At least six million Americans are expected to ignore the new Obamacare “individual mandate” requiring everyone to have health insurance or pay a “tax penalty” to the Internal Revenue Service, according to a new analysis by the Congressional Budget Office.
That figure, which is significantly higher than the non-partisan CBO’s estimate in 2010, is roughly half of the estimated 11-12 million uninsured Americans who will be subject to the mandate, which takes effect in 2014. If the CBO projection proves true, it could have significant implications for everyone else who buys insurance — including higher premiums and other ripple effects on the private insurance market, says Paul Howard, director of the Center for Medical Progress at the Manhattan Institute for Policy Research.
In an interview with Newsmax, Howard says the CBO analysis suggests one of the key pillars of Obamacare — the individual mandate — could be on soft footing and would be significantly undermined, if millions of Americans fail to live by the requirement. It also raises serious questions about the Patient Protection and Affordable Care Act’s viability and funding, just as states are gearing up to create new “affordable health exchanges” that will sell insurance to individuals and small businesses, beginning in 2014.
Watch the exclusive interview here.
What follows are excerpts from Howard’s interview with Newsmax TV’s Kathleen Walter.
Q. The CBO just came out saying that 11 million uninsured Americans will be subject to Obamacare’s individual mandate penalty tax. Half say that they would rather pay the tax instead of buying insurance. Will premiums skyrocket?
A. Look, it’s really concerning that a number of potentially young healthy people who are going to face very high insurance costs on the exchanges are going to step out and pay the fine rather than buying insurance. But this is a side effect of building a very expensive insurance regime that in many ways is going to penalize the young and healthy.
So they’ve built a program that is going to keep people out and I think it’s troubling and we need to reform it and look at it in a completely different way.
Q. Do you think that this is going to trigger a death spiral in the private insurance market?
I think in the first few years we’re going to know a lot. We’re not going to know a lot immediately because it’s going to take a while for the exchanges to get up and running.
But I think it’s going to be a problem that’s going to get worse as time goes on, as prices rise, as the CBO expects them to, as many private insurers expect prices to continue rising and [that will] force more people out of the market even with the generous subsidies available.
Q. Now the Obama Administration wants states to establish their own health insurance exchanges. How much control will states have over these exchanges? Will everybody be forced to buy the same federally approved product?
A. Good question. Only 13 states have actually moved to set up their exchanges at this point. A lot of other states are sitting on the sidelines, going much slower. Rules from the feds have also been very unclear.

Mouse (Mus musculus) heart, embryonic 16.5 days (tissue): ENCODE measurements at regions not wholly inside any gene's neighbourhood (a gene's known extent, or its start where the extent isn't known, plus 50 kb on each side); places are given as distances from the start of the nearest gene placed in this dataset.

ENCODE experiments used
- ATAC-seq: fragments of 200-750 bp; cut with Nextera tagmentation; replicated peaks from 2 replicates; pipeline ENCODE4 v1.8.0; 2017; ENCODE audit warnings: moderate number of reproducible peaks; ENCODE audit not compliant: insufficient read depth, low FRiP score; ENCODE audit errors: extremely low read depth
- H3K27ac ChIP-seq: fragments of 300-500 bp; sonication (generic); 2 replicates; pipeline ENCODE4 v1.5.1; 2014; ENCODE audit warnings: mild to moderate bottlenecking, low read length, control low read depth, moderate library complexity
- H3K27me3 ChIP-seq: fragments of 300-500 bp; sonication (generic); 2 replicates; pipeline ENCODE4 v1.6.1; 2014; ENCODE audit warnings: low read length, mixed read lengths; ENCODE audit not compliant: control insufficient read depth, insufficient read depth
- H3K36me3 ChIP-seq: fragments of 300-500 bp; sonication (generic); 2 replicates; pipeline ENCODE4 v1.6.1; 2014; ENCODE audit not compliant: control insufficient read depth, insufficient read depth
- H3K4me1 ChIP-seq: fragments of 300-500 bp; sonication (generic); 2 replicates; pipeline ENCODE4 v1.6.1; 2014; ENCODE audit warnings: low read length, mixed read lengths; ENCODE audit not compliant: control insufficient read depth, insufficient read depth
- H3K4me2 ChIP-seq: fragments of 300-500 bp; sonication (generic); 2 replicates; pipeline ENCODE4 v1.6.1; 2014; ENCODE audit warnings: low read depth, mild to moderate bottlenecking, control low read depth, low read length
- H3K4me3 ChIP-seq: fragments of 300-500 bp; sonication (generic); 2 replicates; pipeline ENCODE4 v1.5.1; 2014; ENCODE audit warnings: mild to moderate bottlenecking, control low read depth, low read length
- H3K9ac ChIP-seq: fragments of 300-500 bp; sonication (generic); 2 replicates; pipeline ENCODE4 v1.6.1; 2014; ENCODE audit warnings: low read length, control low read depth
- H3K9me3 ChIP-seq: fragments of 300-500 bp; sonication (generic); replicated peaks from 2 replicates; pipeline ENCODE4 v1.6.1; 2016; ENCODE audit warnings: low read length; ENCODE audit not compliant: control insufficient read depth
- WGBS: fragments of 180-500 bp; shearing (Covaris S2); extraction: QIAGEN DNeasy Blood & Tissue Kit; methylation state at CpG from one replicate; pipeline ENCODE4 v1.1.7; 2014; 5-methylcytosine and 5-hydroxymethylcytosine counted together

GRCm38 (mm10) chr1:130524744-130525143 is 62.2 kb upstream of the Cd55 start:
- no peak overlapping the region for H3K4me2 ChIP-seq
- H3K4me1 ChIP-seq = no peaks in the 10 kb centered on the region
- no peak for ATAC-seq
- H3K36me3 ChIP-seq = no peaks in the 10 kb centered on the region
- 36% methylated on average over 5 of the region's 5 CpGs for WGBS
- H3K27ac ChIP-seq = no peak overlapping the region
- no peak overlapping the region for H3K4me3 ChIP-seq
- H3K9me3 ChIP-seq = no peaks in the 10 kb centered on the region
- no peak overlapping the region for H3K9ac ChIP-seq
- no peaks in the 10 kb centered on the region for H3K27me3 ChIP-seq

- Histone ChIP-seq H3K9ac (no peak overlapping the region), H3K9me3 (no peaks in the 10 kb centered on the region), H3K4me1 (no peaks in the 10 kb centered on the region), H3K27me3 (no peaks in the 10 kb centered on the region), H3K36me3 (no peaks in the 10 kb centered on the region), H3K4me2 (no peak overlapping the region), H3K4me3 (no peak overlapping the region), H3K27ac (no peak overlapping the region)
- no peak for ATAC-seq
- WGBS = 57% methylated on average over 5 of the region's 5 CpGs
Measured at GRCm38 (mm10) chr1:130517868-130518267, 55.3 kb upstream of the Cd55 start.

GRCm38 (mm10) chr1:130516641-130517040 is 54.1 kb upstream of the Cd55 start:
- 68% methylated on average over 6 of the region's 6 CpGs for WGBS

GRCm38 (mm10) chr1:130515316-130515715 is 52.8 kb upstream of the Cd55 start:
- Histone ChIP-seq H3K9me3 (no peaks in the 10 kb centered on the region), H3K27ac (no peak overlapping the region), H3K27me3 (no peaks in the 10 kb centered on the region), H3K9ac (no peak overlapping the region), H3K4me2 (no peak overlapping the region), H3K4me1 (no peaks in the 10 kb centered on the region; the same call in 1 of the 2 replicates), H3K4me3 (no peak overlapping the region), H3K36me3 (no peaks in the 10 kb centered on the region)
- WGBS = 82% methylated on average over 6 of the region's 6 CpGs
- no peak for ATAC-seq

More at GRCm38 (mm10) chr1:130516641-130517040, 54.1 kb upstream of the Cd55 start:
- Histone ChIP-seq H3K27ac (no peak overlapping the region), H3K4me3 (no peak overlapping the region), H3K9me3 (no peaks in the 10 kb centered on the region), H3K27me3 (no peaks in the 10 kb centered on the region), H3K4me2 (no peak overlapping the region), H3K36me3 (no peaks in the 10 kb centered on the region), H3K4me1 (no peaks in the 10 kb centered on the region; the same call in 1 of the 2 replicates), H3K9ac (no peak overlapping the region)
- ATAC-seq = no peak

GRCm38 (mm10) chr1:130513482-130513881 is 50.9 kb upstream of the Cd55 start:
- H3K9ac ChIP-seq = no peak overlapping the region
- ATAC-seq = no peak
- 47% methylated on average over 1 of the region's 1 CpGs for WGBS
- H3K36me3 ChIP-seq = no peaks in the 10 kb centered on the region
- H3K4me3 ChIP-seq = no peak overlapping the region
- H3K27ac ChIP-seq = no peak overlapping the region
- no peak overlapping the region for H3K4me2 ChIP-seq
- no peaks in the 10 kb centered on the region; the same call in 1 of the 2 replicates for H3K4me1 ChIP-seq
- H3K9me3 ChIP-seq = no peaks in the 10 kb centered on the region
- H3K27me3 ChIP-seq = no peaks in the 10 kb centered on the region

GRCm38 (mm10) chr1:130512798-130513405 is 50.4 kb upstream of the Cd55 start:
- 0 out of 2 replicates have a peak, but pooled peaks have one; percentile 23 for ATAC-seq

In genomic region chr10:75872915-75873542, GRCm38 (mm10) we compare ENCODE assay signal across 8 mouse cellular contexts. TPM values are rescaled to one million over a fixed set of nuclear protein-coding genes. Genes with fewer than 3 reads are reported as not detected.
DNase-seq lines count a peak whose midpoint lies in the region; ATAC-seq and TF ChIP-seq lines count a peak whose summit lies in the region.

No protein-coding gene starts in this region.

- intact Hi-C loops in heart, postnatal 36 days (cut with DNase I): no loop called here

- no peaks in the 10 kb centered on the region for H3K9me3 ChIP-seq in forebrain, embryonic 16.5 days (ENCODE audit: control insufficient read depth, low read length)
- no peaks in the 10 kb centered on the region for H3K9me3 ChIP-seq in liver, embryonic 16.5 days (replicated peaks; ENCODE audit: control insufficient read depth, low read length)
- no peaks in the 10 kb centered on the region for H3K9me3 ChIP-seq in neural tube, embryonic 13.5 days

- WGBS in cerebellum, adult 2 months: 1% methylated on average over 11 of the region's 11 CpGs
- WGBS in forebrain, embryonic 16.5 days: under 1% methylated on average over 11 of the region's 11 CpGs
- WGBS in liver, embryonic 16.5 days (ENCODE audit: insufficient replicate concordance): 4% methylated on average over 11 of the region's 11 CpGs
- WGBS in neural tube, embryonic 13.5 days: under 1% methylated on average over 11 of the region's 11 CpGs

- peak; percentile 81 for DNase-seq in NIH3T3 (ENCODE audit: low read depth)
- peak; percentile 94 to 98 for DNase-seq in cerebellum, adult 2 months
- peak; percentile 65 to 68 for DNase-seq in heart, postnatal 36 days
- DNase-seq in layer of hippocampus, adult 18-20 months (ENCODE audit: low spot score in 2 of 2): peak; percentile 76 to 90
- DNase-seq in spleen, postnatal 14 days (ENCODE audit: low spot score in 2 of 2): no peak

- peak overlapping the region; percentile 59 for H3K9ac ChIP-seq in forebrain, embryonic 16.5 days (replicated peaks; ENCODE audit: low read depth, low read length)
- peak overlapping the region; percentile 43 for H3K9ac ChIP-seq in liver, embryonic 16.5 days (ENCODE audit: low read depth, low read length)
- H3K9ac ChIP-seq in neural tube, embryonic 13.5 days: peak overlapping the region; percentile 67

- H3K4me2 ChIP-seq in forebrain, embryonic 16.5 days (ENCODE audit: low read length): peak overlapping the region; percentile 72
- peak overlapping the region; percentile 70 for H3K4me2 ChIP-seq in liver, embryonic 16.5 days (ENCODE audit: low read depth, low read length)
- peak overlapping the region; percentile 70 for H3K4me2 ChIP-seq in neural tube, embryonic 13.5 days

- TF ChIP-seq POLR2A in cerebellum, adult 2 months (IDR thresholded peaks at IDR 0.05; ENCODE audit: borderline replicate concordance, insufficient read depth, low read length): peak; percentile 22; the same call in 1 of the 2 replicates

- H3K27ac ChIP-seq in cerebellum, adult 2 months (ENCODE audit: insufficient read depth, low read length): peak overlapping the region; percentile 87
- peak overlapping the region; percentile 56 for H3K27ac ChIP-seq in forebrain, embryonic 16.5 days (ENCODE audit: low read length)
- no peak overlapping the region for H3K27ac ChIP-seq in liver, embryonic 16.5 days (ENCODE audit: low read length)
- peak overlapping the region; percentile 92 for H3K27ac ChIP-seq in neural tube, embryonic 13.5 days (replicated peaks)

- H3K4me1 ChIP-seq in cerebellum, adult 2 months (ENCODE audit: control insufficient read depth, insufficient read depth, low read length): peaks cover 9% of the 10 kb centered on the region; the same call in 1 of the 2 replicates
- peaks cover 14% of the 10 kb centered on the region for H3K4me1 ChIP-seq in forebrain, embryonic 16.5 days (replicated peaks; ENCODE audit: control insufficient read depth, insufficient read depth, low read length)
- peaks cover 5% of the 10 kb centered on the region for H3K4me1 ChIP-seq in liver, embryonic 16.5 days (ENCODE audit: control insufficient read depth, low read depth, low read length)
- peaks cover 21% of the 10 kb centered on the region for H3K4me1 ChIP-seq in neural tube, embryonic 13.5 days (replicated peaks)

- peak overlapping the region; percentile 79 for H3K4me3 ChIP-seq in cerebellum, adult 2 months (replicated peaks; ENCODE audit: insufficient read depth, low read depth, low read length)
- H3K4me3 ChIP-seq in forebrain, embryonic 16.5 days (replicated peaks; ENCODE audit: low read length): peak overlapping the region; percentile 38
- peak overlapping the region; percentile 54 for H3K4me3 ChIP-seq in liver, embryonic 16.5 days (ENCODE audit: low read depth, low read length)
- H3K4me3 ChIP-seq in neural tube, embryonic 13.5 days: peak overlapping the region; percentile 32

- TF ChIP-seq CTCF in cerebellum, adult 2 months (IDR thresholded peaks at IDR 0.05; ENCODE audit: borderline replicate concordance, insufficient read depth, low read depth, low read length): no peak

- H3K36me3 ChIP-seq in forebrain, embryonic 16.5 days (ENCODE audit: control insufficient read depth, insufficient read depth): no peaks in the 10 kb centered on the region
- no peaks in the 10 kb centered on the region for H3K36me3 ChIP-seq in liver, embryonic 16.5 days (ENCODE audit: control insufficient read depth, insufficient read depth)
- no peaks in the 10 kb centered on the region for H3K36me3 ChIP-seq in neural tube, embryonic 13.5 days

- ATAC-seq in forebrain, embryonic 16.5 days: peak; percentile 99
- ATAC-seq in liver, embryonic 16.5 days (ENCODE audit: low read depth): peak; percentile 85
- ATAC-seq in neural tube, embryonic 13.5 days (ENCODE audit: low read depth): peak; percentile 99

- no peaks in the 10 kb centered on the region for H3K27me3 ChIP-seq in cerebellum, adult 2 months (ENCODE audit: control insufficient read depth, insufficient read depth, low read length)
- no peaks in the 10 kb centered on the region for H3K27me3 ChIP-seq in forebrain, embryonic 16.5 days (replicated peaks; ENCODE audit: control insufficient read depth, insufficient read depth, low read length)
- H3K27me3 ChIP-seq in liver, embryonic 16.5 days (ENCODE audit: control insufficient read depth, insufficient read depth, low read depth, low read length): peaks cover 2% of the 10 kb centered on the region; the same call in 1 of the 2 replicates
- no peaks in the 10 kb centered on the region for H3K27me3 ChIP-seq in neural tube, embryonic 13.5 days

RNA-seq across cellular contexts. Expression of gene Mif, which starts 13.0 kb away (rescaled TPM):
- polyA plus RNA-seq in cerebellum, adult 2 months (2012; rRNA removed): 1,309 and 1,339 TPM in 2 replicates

One of the key issues on the exchanges is what’s defined as minimum basic insurance; it’s called the essential health benefits package .That is probably a political firebomb, if it’s a very expensive package, [and it] could very much upset the states.
Q. Leaders in a number of states are concerned Obamacare that will bankrupt them. You believe that block grants need to be reformed for Medicaid to work and prevent states from going broke. How do we do this?
A. Well, what we try and do is say to the states: ‘We know that Medicaid is bankrupting you today. We’re going to set a fixed level for federal support that’s going to level the playing field for different categories of people, like children, pregnant women, the elderly, the disabled, and say this will give you a baseline of support.’ Anything wealthy states want to spend above that, that’s fine. You can have freedom to innovate, bring new care management programs to the table that will improve health and help keep costs down.
Right now basically the federal government gives a blank check to the states and says: ‘Spend as much as you want.’ That’s a trap because for every federal dollar that goes into that program, they would have to effectively cut two dollars to save one dollar of state spending. So it’s a trap, we need to fix that fiscal trap and get Medicaid providing better care for the poor and put it on a sustainable trajectory for state taxpayers.
Q. Everybody agrees that we need better value for our dollar when it comes to Medicare. What’ the ideal model here?
A. I think the ideal model is to build on choice and competition that’s in the program already today. The Medicare Part D drug program is very popular with seniors, [with] about 90 percent approval rates. [It] protects seniors from very high drug costs but gets choice and competition and has held premium costs in that program flat for the last 3 or 4 years.
That’s the model we need to use, it’s the model that works for federal employees, and it’s the model that works also for Medicare Advantage plans. We can keep traditional Medicare and build competition and choice through private competing insurers. That’s the direction we need to go.
Paul Howard, Ph.D. is a Manhattan Institute senior fellow and director of the Manhattan Institute's Center for Medical Progress. He is the managing editor of Medical Progress Today, a blog providing a forum for economists, scientists, and policy experts to explore medical innovation.
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